God So Loved… – Sunday Thought For the Day
The following was written for September 13, 2015, “Our Daily Bread” by Marion Stroud.
July 28, 2014, marked the 100th anniversary of the beginning of World War I. In the British media many discussions and documentaries recalled the start of that 4-year conflict. Even the TV program Mr. Selfridge, which is based on an actual department store in London, included an episode set in 1914 that showed young male employees lining up to volunteer for the army. As I observed these portrayals of self-sacrifice, I felt a lump in my throat. The soldiers they depicted had been so young, so eager, and so unlikely to return from the horror of the trenches.
Although Jesus didn’t go off to war to defeat an earthly foe, He did go to the cross to defeat the ultimate enemy—sin and death. Jesus came to earth to demonstrate God’s love in action and to die a horrendous death so that we could be forgiven of our sins. And He was even prepared to forgive the men who flogged and crucified Him (Luke 23:34). He conquered death by His resurrection and now we can become part of God’s forever family (John 3:13-16).
Jesus came to earth to demonstrate God’s love in action.
Anniversaries and memorials remind us of important historical events and heroic deeds. The cross reminds us of the pain of Jesus’ death and the beauty of His sacrifice for our salvation.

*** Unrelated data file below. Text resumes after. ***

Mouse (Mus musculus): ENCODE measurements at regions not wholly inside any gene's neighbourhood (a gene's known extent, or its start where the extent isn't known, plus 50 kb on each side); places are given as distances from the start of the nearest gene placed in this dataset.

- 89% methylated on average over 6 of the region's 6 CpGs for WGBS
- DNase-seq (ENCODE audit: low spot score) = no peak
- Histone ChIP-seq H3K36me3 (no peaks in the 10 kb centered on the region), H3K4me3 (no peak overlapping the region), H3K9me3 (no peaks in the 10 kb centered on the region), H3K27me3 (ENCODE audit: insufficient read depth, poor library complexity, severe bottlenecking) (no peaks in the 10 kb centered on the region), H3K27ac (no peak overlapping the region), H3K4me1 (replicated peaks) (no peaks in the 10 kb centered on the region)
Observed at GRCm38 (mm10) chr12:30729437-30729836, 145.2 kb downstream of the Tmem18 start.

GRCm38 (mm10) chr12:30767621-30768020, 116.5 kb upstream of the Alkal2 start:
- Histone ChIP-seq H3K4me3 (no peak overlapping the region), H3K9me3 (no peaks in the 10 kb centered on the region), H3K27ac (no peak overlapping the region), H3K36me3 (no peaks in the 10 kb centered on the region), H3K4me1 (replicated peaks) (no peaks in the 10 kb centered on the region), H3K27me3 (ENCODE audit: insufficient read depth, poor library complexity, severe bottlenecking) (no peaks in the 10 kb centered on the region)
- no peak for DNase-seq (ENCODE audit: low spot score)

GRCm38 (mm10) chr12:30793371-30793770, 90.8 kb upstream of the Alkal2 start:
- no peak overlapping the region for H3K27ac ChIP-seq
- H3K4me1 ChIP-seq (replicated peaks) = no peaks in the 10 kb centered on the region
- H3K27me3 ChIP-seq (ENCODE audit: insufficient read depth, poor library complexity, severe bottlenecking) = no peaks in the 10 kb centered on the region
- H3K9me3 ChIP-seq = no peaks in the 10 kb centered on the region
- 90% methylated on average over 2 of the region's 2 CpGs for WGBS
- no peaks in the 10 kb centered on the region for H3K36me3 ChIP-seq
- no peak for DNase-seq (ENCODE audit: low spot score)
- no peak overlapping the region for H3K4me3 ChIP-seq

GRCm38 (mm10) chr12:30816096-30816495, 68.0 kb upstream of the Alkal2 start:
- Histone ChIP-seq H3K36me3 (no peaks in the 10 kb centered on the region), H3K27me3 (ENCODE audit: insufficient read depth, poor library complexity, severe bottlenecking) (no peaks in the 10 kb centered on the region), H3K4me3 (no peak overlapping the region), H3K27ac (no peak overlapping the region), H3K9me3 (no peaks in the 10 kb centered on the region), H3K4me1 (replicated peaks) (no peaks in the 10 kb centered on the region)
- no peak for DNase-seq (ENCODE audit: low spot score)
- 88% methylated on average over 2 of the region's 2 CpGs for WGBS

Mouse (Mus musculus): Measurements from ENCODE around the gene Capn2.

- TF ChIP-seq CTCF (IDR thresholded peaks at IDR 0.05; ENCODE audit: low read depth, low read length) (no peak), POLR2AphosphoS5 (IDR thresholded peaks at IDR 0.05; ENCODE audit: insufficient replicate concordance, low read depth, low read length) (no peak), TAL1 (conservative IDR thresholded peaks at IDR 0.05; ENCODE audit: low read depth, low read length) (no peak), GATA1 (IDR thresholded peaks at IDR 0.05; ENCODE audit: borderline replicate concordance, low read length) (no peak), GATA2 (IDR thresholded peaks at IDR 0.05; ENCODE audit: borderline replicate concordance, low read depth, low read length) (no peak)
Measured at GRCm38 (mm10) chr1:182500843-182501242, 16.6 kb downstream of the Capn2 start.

Dear Lord, thank You for loving me so much that You left Your home in heaven, came to earth, and willingly went to the cross for me. Thank You for paying the penalty for my sins and forgiving me.
The cross of Jesus is the supreme evidence of the love of God. Oswald Chambers
Jesus spoke of Himself as “the Son of Man” (John 3:13), a title used exclusively to refer to Himself in the Gospels. In today’s passage, Jesus used it synonymously with “God’s one and only Son” (v. 18; see Matt. 26:63-64). Jews who were familiar with the book of Daniel would have recognized Jesus as the Messiah (see Dan. 7:13-14). Although “Son of Man” is a Messianic title, Jesus often used it in connection with His humiliation and suffering and His dying on the cross (Matt. 12:40; 17:9,12,22; Luke 9:22,44; 18:31-33; John 3:14-16). Making a typological reference to the bronze snake in Number 21:4-9, Jesus said that He too would be lifted up and anyone who looks to Him will not die but have eternal life (John 3:14-15). Sim Kay Tee
13 And no man hath ascended up to heaven, but he that came down from heaven, even the Son of man which is in heaven.
14 And as Moses lifted up the serpent in the wilderness, even so must the Son of man be lifted up:
15 That whosoever believeth in him should not perish, but have eternal life.
16 For God so loved the world, that he gave his only begotten Son, that whosoever believeth in him should not perish, but have everlasting life.
17 For God sent not his Son into the world to condemn the world; but that the world through him might be saved.
18 He that believeth on him is not condemned: but he that believeth not is condemned already, because he hath not believed in the name of the only begotten Son of God.
19 And this is the condemnation, that light is come into the world, and men loved darkness rather than light, because their deeds were evil.
About the Author
Mychal S. Massie is an ordained minister who spent 13 years in full-time Christian Ministry. Today he serves as founder and Chairman of the Racial Policy Center (RPC), a think tank he officially founded in September 2015. RPC advocates for a colorblind society. He was founder and president of the non-profit “In His Name Ministries.” He is the former National Chairman of a conservative Capitol Hill think tank; and a former member of the think tank National Center for Public Policy Research. Read entire bio here